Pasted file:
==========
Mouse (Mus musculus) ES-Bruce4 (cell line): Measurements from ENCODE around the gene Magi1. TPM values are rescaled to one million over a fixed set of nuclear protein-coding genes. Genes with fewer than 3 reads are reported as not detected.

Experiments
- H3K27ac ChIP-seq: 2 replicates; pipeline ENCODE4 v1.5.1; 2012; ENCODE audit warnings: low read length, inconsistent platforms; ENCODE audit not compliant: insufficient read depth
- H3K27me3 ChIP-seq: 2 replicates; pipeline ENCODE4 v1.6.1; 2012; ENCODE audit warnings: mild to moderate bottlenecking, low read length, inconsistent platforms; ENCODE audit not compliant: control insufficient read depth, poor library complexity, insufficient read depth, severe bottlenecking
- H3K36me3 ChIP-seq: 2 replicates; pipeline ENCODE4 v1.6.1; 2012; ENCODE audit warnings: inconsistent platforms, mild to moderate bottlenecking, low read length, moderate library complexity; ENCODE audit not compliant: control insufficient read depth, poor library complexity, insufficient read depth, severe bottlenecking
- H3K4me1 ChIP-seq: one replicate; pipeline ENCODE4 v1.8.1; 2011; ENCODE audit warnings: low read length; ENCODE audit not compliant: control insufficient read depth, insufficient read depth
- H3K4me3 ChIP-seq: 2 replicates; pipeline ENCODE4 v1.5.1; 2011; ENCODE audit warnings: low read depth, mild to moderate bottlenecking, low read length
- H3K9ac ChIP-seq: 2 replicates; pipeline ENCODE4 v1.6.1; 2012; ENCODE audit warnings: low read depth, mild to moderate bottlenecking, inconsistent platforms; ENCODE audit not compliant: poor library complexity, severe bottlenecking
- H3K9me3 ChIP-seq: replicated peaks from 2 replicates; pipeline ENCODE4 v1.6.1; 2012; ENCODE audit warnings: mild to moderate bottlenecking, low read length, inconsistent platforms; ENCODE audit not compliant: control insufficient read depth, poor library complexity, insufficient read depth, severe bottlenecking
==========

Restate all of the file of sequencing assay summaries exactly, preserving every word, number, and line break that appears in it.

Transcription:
Mouse (Mus musculus) ES-Bruce4 (cell line): Measurements from ENCODE around the gene Magi1. TPM values are rescaled to one million over a fixed set of nuclear protein-coding genes. Genes with fewer than 3 reads are reported as not detected.

Experiments
- H3K27ac ChIP-seq: 2 replicates; pipeline ENCODE4 v1.5.1; 2012; ENCODE audit warnings: low read length, inconsistent platforms; ENCODE audit not compliant: insufficient read depth
- H3K27me3 ChIP-seq: 2 replicates; pipeline ENCODE4 v1.6.1; 2012; ENCODE audit warnings: mild to moderate bottlenecking, low read length, inconsistent platforms; ENCODE audit not compliant: control insufficient read depth, poor library complexity, insufficient read depth, severe bottlenecking
- H3K36me3 ChIP-seq: 2 replicates; pipeline ENCODE4 v1.6.1; 2012; ENCODE audit warnings: inconsistent platforms, mild to moderate bottlenecking, low read length, moderate library complexity; ENCODE audit not compliant: control insufficient read depth, poor library complexity, insufficient read depth, severe bottlenecking
- H3K4me1 ChIP-seq: one replicate; pipeline ENCODE4 v1.8.1; 2011; ENCODE audit warnings: low read length; ENCODE audit not compliant: control insufficient read depth, insufficient read depth
- H3K4me3 ChIP-seq: 2 replicates; pipeline ENCODE4 v1.5.1; 2011; ENCODE audit warnings: low read depth, mild to moderate bottlenecking, low read length
- H3K9ac ChIP-seq: 2 replicates; pipeline ENCODE4 v1.6.1; 2012; ENCODE audit warnings: low read depth, mild to moderate bottlenecking, inconsistent platforms; ENCODE audit not compliant: poor library complexity, severe bottlenecking
- H3K9me3 ChIP-seq: replicated peaks from 2 replicates; pipeline ENCODE4 v1.6.1; 2012; ENCODE audit warnings: mild to moderate bottlenecking, low read length, inconsistent platforms; ENCODE audit not compliant: control insufficient read depth, poor library complexity, insufficient read depth, severe bottlenecking